Dutch term – Trekschuit

Trekschuit literally means “pull barge” and is a low-bottomed ship that was dragged along canals and rivers. In the waterlogged country that is The Netherlands, trekschuiten were one of the main forms of transportation for people and goods over longer distances, as roads were often so muddy that they were useless for most of the year.

Trekschuit to Haarlem, 1652-1654

Trekschuit to Haarlem, 1652-1654. Image credits: Rijksmuseum (public domain)

Most trekschuiten were powered by horses, who walked along the rivers and canals on specially created paths. In some cases, the people who operated the barge pulled them manually.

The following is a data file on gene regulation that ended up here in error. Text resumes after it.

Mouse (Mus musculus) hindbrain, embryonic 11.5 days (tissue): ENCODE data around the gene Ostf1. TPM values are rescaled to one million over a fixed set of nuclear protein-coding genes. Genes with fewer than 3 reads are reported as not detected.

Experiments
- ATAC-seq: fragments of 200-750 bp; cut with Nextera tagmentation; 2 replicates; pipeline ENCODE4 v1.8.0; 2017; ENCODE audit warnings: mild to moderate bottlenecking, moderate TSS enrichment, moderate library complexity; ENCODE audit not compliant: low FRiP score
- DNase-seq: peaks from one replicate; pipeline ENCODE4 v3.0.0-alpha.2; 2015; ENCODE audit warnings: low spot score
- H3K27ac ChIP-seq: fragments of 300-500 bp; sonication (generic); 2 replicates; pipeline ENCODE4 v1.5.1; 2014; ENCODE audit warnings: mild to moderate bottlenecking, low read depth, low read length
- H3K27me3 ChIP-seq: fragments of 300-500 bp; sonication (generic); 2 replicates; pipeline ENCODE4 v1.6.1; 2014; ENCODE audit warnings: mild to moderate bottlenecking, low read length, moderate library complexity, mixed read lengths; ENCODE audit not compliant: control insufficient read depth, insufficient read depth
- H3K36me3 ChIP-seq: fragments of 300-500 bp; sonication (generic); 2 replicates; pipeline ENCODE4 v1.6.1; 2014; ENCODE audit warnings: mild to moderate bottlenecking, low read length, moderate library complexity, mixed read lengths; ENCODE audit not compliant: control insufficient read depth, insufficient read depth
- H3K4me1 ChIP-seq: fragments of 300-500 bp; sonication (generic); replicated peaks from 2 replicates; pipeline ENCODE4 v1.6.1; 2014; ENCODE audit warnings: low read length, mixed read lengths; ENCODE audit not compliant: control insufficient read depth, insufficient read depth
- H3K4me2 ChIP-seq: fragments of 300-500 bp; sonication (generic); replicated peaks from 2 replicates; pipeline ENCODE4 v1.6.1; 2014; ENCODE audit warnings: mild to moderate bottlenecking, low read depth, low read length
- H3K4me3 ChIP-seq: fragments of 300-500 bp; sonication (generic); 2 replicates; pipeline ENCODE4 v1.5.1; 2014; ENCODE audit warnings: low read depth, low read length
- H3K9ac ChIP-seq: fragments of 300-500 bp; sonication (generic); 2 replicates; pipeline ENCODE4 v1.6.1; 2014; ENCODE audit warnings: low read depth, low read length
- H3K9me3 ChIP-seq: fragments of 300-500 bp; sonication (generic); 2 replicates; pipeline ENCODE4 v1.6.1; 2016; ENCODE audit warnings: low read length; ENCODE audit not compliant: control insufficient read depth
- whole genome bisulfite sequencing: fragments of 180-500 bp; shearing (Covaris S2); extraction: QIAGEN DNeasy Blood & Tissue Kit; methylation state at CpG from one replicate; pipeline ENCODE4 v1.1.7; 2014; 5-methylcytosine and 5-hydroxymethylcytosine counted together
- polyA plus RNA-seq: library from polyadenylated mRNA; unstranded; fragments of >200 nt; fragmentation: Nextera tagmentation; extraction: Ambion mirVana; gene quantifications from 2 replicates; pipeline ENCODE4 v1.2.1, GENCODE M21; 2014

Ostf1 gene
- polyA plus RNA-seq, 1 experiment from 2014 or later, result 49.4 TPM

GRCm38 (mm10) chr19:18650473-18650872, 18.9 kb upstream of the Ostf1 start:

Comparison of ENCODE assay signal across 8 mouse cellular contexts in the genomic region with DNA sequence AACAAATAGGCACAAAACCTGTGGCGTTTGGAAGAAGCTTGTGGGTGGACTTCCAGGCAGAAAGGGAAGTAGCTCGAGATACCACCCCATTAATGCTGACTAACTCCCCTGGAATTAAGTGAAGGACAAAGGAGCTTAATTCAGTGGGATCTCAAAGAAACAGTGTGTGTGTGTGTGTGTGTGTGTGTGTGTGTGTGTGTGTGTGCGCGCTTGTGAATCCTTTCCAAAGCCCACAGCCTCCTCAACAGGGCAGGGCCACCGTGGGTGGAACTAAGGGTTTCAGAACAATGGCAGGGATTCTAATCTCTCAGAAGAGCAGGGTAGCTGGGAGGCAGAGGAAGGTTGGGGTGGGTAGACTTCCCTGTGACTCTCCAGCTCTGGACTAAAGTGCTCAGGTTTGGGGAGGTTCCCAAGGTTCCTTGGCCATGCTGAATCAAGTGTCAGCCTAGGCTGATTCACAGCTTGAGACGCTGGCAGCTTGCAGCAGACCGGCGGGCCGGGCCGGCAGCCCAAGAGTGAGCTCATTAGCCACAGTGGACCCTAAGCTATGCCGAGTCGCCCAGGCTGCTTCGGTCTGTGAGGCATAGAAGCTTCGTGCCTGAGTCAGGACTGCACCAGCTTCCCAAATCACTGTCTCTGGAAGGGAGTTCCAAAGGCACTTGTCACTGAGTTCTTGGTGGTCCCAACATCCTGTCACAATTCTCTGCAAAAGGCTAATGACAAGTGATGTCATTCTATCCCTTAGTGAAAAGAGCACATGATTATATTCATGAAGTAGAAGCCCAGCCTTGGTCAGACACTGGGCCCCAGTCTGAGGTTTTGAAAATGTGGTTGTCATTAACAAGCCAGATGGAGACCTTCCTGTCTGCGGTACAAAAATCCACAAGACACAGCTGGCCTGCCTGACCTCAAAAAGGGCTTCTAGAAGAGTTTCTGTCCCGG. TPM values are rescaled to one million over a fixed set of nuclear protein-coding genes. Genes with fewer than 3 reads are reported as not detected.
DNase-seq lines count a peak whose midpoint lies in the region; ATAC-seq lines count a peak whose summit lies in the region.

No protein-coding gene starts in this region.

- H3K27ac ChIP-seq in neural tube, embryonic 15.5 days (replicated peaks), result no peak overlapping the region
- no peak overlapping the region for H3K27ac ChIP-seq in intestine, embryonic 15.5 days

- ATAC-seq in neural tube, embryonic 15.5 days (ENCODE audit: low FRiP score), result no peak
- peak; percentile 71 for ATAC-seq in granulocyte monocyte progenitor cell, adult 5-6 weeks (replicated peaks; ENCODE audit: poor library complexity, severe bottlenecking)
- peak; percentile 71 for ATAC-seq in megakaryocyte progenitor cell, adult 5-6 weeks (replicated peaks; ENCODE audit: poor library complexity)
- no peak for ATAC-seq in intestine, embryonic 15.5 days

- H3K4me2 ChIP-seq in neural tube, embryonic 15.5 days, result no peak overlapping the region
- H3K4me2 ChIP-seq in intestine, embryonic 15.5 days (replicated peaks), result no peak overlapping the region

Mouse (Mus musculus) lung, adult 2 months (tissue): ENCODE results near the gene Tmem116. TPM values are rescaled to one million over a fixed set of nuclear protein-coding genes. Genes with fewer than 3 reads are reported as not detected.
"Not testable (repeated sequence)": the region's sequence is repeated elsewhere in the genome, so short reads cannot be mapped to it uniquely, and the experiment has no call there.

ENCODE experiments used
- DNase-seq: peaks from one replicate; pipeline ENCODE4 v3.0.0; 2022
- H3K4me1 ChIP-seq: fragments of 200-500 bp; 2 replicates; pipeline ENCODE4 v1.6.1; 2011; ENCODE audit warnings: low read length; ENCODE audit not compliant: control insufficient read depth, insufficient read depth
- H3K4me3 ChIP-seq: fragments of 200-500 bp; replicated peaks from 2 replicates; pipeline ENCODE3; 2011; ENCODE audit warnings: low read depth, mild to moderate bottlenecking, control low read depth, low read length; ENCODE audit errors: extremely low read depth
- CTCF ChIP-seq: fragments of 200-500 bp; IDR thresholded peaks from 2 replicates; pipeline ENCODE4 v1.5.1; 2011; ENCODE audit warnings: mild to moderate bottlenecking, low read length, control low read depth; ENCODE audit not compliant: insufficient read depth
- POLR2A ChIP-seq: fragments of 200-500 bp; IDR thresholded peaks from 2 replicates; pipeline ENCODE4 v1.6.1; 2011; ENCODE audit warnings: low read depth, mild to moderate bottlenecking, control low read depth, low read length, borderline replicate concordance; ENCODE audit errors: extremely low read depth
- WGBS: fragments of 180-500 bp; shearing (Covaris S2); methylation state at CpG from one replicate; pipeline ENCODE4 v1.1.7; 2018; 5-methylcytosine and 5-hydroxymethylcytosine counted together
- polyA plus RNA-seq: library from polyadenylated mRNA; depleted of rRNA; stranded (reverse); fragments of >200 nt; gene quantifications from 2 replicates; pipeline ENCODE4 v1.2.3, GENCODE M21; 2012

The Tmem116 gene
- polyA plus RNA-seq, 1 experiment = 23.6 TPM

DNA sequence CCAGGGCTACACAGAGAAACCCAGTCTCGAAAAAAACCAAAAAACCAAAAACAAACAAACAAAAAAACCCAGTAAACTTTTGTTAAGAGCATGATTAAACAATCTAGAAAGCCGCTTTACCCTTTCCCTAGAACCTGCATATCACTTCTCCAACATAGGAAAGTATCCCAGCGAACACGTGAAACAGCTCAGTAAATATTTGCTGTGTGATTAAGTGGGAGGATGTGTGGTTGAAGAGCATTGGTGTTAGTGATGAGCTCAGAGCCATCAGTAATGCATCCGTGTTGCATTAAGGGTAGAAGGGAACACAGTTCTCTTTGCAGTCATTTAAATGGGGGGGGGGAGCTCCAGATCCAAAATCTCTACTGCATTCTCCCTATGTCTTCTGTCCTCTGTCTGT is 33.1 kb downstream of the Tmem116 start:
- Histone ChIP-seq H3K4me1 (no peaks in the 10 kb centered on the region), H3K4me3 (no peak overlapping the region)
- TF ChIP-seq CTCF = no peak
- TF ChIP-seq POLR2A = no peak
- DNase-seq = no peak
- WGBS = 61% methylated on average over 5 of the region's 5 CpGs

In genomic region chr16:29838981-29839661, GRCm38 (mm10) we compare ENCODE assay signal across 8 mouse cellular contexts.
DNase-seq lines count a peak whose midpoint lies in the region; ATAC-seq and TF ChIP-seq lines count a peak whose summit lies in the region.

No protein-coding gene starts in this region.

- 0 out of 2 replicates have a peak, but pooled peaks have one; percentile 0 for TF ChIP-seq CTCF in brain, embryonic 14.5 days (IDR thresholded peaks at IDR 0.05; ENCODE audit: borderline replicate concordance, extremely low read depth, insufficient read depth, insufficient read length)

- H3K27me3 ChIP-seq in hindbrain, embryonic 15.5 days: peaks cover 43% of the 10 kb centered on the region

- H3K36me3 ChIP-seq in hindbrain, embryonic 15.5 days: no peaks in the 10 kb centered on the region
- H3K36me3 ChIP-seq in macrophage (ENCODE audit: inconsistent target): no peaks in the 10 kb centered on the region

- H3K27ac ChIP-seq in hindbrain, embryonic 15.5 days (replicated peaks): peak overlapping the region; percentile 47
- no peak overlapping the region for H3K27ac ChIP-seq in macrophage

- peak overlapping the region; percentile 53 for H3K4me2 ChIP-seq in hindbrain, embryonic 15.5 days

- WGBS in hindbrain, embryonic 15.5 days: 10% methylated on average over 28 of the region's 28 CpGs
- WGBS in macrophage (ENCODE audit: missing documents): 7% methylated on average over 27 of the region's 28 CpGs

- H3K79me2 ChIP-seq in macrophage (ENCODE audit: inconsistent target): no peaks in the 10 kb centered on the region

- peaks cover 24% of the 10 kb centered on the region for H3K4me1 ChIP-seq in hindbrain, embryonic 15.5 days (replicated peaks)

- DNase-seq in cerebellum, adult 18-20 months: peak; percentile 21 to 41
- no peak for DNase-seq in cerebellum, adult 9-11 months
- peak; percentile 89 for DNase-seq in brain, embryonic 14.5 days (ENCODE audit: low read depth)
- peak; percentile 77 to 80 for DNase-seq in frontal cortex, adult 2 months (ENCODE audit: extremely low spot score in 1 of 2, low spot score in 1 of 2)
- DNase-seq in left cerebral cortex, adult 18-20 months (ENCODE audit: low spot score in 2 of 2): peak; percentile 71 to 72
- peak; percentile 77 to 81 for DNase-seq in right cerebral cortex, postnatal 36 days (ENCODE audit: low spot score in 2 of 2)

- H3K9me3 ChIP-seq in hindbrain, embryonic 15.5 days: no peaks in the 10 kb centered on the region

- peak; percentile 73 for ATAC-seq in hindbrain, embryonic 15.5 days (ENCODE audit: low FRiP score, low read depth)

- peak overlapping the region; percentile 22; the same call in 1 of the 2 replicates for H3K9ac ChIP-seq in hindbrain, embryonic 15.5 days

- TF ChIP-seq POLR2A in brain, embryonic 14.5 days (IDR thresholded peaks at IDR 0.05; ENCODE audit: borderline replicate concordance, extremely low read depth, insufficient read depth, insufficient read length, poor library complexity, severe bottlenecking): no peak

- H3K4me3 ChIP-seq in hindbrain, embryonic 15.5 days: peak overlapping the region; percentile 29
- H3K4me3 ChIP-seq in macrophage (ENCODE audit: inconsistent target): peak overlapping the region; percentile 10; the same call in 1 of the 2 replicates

On popular routes, trekschuiten traveled according to a fixed schedule. This was a very efficient way to travel. Richer people could sit in the small cabin, while seats on deck were cheaper.

Trekschuiten remained popular until the introduction of the railways in the second half of the 19th century. Today, they are mostly gone except for tourists, although some of the paths next to the canals still exist.

Two people in harness drawing a barge

Human-drawn Trekschuit, 1931. Image credits: Spaarnestad Photo

About Yvette Hoitink

Yvette Hoitink is a professional genealogist in the Netherlands. She has been doing genealogy for almost 25 years. Her expertise is helping people from across the world find their ancestors in the Netherlands. Read about Yvette's professional genealogy services.

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